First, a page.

Trinity News is advocating a No vote in the referendum on disaffiliation from the Union of Students in Ireland (USI), the polling for which takes place until Thursday in locations around College. This article will seek to outline the case for remaining affiliated to the national students’ union, as this paper sees them.
It is worth acknowledging that the USI has serious flaws. It has consistently been overly-bureaucratic – eschewing democratic organisation in favour of empowering a group of officers who have often been out of college for years. (Although, as our lead story shows, they are making some effort to remedy this.) It remains a stomping ground for would-be politicians ‘on the make’, whose designs on a career in professional politics colour their activities, making them unlikely to really challenge the political establishment they hope one day to join.
In the twenty years between 1995 and 2015 fees for higher-level will have increased 1,579%. From an adjusted figure of a shade under €190 in 1995 to €3,000 in three years time. Our fees, at the moment, are the second highest in the EU and they stand to rise substantially. During this period of exponential increase in the cost of education the USI has consistently failed to do what is required of it: draw a line in the sand. Instead of a firm decision to resist the hikes, like those taken by successful student movements in Quebec and Chile recently, the USI has met annual increases in fees and cuts to grants with grudging acceptance.
But the Yes side of this campaign does not provide an alternative to this. It does not offer a concrete proposal on the formation of an alternative national students’ union. It has no coherent answer to how the already-busy sabbatical officers of the Students’ Union in Trinity are to achieve national representation for the college.
If the USI levy is withdrawn, in the present climate, it is highly unlikely that College would sanction its value being redirected to hire a full-time lobbyist on behalf of TCDSU. And, even if it was, who would they meet? Probably only the TDs in the College’s local constituency. If TDs and Senators are given a choice between meeting a representative of a national students’ union with hundreds of thousands of members from all across the country and one from Trinity College they will chose the former every time.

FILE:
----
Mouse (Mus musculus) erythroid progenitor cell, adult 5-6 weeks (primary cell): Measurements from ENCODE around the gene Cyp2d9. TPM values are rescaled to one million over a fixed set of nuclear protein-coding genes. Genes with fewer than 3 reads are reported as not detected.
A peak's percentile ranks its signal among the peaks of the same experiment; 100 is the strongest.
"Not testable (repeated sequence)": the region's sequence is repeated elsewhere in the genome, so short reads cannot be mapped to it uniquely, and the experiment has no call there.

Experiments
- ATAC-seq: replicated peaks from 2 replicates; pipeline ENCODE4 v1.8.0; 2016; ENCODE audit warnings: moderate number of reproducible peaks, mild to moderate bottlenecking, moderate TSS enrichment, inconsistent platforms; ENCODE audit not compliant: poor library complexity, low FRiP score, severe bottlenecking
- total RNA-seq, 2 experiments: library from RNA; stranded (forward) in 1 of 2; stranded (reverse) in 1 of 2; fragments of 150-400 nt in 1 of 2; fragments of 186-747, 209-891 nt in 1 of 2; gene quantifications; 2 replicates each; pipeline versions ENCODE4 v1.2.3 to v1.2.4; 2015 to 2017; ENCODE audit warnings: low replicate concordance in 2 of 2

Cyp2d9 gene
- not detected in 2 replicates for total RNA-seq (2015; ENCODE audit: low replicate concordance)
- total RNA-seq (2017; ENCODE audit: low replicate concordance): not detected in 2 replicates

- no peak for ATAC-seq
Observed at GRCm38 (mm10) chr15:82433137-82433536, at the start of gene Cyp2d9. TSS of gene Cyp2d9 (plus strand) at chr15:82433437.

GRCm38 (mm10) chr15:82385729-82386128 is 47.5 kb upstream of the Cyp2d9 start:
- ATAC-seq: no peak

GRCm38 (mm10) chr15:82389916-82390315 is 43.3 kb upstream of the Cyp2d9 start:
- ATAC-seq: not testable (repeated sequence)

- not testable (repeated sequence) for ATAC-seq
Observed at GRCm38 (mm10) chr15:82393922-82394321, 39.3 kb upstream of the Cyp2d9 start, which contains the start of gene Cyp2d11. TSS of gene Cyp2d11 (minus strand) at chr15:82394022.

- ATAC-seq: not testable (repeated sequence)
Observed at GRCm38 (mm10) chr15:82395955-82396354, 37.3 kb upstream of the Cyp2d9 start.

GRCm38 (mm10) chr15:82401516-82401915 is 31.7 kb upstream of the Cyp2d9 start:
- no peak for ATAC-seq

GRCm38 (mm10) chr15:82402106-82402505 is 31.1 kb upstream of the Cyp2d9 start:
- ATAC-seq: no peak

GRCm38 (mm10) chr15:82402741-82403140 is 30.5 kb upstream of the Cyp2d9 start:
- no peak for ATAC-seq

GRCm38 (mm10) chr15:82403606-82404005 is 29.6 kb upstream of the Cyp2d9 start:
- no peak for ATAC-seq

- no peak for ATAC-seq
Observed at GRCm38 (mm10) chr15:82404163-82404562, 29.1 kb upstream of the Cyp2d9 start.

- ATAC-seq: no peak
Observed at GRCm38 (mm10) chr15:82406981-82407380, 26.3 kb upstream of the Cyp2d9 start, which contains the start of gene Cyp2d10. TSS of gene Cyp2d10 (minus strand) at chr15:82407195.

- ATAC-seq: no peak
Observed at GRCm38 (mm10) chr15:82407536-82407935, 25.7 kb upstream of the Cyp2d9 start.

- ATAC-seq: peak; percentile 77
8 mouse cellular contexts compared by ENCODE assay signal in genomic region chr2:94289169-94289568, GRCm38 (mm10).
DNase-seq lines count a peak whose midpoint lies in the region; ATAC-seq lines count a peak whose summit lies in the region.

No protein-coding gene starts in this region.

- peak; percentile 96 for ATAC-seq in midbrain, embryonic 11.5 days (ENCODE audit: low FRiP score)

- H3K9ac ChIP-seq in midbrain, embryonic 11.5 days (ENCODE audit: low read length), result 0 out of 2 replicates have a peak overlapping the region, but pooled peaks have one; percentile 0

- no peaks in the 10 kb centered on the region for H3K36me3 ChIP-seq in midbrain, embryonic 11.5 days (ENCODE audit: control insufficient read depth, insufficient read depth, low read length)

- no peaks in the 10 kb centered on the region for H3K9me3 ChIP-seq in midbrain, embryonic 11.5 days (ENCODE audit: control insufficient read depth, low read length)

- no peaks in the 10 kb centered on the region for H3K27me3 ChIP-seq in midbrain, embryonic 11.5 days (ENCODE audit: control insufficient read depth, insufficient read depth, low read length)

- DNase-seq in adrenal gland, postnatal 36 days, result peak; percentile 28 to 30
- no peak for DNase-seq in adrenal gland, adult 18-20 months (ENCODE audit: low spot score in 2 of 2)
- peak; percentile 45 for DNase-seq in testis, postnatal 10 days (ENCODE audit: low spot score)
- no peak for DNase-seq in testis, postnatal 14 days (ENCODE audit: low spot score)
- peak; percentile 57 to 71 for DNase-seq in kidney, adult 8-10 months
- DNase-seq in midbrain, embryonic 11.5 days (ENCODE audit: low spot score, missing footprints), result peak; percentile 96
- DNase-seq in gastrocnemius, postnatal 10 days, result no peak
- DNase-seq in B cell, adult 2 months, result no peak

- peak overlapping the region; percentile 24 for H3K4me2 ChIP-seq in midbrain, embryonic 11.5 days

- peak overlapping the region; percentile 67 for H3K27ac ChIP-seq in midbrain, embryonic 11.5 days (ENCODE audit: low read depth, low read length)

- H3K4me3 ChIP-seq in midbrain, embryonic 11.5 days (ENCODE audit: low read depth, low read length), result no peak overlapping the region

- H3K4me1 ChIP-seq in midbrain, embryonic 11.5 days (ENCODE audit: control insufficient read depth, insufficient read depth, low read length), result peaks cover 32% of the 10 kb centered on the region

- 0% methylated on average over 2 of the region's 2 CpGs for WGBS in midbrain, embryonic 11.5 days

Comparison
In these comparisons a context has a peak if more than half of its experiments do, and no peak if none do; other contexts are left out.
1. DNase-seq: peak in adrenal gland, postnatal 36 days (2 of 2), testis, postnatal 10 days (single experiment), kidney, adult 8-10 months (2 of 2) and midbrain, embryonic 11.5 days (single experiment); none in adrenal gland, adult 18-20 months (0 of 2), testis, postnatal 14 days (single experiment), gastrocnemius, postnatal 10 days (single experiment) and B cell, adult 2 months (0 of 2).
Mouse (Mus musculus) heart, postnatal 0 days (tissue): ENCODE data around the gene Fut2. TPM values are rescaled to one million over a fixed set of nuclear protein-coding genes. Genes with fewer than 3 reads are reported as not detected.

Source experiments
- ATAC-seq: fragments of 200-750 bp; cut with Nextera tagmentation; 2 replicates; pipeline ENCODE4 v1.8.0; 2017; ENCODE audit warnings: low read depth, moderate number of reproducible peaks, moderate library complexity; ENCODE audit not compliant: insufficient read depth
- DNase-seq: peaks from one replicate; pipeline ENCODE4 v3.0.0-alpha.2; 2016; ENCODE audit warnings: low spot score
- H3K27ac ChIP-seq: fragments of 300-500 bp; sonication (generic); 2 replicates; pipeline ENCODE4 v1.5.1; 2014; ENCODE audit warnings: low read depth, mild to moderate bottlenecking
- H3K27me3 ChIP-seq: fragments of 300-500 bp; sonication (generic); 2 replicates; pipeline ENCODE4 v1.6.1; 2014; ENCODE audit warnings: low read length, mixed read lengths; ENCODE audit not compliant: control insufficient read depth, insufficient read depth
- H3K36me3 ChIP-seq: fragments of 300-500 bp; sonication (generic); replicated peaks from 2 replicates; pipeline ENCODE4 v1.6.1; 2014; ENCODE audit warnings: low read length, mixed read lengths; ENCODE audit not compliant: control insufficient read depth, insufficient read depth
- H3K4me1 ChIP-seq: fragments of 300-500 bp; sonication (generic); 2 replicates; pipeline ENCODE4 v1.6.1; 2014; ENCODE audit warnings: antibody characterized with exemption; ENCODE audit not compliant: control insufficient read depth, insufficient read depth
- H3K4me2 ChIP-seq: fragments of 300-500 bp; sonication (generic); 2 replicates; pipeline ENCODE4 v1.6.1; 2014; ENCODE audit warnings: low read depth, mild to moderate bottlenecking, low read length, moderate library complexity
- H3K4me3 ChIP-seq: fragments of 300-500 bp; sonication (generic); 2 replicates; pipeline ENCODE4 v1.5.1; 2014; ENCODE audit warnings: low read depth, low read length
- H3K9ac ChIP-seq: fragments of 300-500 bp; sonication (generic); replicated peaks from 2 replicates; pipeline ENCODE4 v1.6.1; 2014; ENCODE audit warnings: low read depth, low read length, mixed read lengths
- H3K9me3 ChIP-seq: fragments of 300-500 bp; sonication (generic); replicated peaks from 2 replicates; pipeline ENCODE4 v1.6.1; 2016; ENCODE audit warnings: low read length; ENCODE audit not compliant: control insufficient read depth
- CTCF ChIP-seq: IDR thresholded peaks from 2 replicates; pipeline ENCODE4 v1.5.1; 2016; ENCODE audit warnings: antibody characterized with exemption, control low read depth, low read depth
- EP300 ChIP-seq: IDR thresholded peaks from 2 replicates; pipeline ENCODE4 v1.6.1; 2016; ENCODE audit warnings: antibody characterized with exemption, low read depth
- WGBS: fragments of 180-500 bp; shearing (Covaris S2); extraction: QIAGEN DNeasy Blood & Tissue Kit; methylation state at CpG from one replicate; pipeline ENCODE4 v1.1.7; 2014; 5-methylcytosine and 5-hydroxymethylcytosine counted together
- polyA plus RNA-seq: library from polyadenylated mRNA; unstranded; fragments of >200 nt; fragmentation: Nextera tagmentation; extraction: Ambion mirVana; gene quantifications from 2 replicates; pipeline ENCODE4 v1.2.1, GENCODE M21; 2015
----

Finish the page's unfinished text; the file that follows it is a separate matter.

In reality this campaign is an ideological proxy for battles being waged on a much larger scale in Irish society. The Yes side will find that their reasoning achieves greatest purchase amongst those enamoured with the free-market. If you support pay-for-service arguments and believe that Irish higher education would be better suited by students paying higher fees then voting yes makes sense. If you are opposed to unions in principle then the same standard applies.
But if you oppose rises in fees and cuts to the grant, as every poll conducted in the College in recent years has indicated Trinity students do, then it is clear that only the USI has the capacity to execute a strategy aimed at meeting those ends on a national level. There is a very real risk that, if we vote Yes, Trinity will be left without national representation.
This campaign, billed as an issue for Trinity students, has also become a proxy battle between two other organisations: the USI itself and Young Fine Gael. The USI’s ability to organise, co-ordinate campaign material and fill campus on polling week with members of officer-board gives it an unfair advantage. But the Yes side being so overwhelmingly made up by members of Young Fine Gael should be treated with suspicion by students, too. This is a party that, in government, has inflicted hardship on many students and forced many others out of education altogether. It stands to benefit from a weak and atomised student movement that offers little resistance. Here its youth wing is co-ordinating a campaign that, if successful, would see one of Ireland’s largest colleges vote to leave the national students’ union just before the budget. This confluence of interests should alarm those heading to the polls.
The student movement needs to grow in strength rapidly if it is to combat further fee increases and cuts to the grant. The current trajectory of Irish higher education – with the introduction of private finance schemes without government guarantees or assistance – is towards the American model of ballooning debts and narrowing access to education. The USI is an imperfect union, but it is the only means available to students to fight the battles they need to win in the coming years.
In February I wrote an article for the other college newspaper which asked those in favour of disaffiliation a simple question: then what? The Yes campaign has not provided a good answer, and certainly not one that satisfies widespread opposition to fee increases. As a result, this disaffiliation referendum is a no-brainer: vote No.